NICE Guidelines for testing3
1.3.5 Advise pregnant women with any form of diabetes to maintain their capillary plasma glucose below the following target levels, if these are achievable without causing problematic hypoglycaemia:fasting: 5.3 mmol/litre and
SIGN Guidelines for testing2
Postprandial glucose monitoring should be carried out in pregnant women with gestational diabetes and may be considered in pregnant women with type 1 or 2 diabetes.
aim to achieve blood glucose: between 4 and 6 mmol/l preprandially, and < 8 mmol/l one hour postprandially, or < 7 mmol/l two hours postprandially > 6 mmol/l before bed.
HSE Guidelines for testing4
5.3.6 Blood glucose targets during pregnancy
The following target values are recommended for optimum maternal and fetal outcome: Fasting capillary glucose level: 3.5-5.0mmol/L 1 hour post-prandial capillary glucose level: < 7.0mmol/L
It is worth noting that not one National guideline recommends only preprandial testing, or alternative days of preprandial and postprandial testing. They all recommend fasting and postprandial testing, with additional preprandial testing recommended for those using insulin therapy
When Should I Check My Blood Sugar
How often you check your blood sugar depends on the type of diabetes you have and if you take any diabetes medicines.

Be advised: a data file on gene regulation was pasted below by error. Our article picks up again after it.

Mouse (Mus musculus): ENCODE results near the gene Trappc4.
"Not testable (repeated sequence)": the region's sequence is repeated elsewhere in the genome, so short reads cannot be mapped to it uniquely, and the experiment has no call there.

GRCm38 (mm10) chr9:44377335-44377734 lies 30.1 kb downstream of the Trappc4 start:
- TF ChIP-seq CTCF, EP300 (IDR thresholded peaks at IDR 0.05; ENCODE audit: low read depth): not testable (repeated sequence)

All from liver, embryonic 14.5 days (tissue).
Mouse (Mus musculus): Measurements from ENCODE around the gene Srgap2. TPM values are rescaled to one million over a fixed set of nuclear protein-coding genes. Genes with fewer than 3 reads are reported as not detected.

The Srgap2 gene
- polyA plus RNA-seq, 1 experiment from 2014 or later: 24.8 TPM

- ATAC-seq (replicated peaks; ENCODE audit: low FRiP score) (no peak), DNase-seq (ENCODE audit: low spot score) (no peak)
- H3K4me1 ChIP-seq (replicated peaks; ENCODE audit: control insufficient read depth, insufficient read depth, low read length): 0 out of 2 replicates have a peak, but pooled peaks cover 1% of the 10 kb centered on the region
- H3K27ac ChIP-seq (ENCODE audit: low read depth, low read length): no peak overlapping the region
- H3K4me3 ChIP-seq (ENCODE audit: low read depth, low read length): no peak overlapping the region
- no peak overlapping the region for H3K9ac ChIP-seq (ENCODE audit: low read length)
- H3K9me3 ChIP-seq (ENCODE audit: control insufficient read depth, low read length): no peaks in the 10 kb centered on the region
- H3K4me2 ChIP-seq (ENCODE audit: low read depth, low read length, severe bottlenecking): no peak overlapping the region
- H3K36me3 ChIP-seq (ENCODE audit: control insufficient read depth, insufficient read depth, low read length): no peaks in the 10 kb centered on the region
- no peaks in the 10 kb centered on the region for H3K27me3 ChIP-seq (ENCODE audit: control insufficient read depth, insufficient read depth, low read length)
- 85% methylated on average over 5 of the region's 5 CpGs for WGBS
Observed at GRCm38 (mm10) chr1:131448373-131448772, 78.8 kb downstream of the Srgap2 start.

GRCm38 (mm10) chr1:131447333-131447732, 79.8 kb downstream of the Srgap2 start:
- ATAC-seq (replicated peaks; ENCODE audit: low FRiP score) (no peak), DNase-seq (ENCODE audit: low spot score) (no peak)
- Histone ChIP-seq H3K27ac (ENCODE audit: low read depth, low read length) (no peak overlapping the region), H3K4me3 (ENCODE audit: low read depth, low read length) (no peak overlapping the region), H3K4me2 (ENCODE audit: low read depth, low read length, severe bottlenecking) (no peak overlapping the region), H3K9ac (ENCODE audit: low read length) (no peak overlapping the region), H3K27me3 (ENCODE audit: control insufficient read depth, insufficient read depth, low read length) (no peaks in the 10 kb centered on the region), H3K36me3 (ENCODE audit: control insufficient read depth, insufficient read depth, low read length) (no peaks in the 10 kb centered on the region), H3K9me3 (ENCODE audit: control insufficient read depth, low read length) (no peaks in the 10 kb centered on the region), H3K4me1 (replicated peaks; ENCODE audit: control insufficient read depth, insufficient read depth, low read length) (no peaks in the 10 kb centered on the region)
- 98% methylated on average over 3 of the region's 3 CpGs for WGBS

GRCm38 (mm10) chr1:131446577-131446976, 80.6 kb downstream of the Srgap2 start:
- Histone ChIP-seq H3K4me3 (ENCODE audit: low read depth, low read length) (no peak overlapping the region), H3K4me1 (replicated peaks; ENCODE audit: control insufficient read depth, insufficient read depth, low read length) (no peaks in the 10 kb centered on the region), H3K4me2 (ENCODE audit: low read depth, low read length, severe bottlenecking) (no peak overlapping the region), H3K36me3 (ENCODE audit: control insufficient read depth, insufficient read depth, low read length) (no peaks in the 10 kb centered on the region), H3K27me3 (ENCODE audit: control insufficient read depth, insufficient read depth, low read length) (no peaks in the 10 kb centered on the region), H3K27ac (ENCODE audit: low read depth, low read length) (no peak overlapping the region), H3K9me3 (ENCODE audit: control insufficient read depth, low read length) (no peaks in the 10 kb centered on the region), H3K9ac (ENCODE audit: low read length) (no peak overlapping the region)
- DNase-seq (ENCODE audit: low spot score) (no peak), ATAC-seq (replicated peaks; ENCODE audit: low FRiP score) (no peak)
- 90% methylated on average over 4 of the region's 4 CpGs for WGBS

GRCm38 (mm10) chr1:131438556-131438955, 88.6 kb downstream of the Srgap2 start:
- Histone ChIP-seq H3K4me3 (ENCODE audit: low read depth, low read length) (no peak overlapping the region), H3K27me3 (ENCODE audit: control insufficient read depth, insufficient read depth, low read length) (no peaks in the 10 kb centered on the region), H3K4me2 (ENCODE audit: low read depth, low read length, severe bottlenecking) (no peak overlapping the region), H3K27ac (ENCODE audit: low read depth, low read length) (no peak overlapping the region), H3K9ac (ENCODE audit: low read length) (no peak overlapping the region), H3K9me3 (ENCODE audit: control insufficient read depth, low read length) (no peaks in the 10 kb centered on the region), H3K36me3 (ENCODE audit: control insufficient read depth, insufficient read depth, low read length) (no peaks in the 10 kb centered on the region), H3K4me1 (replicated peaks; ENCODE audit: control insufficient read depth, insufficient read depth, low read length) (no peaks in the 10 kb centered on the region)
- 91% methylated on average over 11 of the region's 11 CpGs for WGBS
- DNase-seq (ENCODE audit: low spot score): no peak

Typical times to check your blood sugar include:
- When you first wake up, before you eat or drink anything.
- Before a meal.
- Two hours after a meal.
- At bedtime.
If you have type 1 diabetes, have type 2 diabetes and take insulin, or often have low blood sugar, your doctor may want you to check your blood sugar more often, such as before and after youre physically active.
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Keep Your Blood Pressure Down
It is very important to have your blood pressure checked regularly. The combination of high blood pressure and diabetes is a particularly high risk factor for complications. Even mildly raised blood pressure should be treated if you have diabetes. Medication, often with two or even three different medicines, may be needed to keep your blood pressure down but remember weight loss and exercise can really help with this too.
What Are The Different Types Of Diabetes
The types of diabetes are:
- Type 1 diabetes: This type is an autoimmune disease, meaning your body attacks itself. In this case, the insulin-producing cells in your pancreas are destroyed. Up to 10% of people who have diabetes have Type 1. Its usually diagnosed in children and young adults . It was once better known as juvenile diabetes. People with Type 1 diabetes need to take insulin every day. This is why it is also called insulin-dependent diabetes.